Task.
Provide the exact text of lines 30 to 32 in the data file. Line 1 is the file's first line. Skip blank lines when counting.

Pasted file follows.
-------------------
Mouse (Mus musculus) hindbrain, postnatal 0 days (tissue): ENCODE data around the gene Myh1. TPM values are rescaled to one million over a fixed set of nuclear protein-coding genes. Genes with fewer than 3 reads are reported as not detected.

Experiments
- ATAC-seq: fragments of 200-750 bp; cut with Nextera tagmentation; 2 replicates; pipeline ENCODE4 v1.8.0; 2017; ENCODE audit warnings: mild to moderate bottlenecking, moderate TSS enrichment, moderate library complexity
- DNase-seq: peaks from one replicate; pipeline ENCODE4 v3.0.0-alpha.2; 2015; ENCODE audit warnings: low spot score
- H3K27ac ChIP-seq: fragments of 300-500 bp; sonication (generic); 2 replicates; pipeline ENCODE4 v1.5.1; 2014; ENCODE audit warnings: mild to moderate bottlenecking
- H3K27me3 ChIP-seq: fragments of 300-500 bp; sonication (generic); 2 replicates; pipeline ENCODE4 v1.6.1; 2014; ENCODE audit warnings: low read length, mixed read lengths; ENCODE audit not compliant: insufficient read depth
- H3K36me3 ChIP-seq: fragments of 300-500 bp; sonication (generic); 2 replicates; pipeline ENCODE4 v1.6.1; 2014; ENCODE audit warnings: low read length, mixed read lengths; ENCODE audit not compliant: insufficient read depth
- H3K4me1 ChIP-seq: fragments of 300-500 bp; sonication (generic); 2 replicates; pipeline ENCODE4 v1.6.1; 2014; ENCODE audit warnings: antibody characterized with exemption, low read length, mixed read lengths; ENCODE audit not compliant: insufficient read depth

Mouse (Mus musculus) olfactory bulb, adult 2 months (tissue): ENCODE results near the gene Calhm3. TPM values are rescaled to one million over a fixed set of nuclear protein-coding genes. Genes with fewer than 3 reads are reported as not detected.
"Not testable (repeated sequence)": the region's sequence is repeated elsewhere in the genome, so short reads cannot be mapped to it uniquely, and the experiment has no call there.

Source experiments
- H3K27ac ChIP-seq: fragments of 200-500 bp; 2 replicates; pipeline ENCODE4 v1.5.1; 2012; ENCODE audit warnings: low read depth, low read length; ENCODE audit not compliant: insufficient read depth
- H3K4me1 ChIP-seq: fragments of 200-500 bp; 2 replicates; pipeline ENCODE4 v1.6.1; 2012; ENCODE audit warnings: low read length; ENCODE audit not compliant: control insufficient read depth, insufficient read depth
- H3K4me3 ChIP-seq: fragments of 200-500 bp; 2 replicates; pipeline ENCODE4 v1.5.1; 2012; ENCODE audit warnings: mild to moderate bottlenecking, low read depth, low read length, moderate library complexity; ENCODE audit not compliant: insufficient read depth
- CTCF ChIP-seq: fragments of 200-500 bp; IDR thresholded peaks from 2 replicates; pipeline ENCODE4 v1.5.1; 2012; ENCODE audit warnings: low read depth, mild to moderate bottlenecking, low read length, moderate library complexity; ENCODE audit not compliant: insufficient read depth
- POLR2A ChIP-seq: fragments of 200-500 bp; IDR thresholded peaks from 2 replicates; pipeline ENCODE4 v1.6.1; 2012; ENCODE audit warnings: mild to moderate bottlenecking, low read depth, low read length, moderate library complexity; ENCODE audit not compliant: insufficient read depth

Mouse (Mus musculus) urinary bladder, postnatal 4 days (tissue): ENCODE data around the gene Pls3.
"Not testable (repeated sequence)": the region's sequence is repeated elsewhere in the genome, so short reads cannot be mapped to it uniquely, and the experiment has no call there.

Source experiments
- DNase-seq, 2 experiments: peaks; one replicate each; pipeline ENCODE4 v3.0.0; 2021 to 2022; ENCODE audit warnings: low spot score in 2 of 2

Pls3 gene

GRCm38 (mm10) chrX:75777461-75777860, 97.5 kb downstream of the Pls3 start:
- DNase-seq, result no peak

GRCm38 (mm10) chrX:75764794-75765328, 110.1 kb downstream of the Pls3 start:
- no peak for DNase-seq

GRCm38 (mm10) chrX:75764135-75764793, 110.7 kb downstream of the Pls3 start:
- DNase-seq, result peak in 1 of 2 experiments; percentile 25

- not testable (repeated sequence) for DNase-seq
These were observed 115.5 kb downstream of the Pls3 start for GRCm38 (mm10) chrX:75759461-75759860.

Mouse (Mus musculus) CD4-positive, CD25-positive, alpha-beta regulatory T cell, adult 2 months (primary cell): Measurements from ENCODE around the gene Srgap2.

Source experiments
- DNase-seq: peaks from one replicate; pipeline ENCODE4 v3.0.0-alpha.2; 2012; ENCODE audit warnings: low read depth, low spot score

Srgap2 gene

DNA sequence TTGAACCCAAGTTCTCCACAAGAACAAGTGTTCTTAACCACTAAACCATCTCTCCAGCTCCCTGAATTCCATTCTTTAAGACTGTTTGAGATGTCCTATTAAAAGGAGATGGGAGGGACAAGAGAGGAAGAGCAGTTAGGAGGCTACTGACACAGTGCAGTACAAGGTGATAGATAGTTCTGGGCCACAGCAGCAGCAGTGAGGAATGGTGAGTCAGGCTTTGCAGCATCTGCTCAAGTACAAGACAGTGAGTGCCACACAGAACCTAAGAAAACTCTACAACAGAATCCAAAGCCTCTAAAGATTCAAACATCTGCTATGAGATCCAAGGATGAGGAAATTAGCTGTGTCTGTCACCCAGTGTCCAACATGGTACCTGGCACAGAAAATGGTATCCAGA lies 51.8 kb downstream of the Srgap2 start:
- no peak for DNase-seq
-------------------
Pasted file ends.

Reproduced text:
Mouse (Mus musculus) CD4-positive, CD25-positive, alpha-beta regulatory T cell, adult 2 months (primary cell): Measurements from ENCODE around the gene Srgap2.

Source experiments
- DNase-seq: peaks from one replicate; pipeline ENCODE4 v3.0.0-alpha.2; 2012; ENCODE audit warnings: low read depth, low spot score